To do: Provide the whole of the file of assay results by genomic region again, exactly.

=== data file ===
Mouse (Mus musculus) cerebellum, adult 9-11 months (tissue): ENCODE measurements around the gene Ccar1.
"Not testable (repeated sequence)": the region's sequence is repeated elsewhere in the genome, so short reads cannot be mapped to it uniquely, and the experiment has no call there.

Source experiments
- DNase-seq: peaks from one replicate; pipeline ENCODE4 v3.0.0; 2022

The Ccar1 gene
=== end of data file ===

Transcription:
Mouse (Mus musculus) cerebellum, adult 9-11 months (tissue): ENCODE measurements around the gene Ccar1.
"Not testable (repeated sequence)": the region's sequence is repeated elsewhere in the genome, so short reads cannot be mapped to it uniquely, and the experiment has no call there.

Source experiments
- DNase-seq: peaks from one replicate; pipeline ENCODE4 v3.0.0; 2022

The Ccar1 gene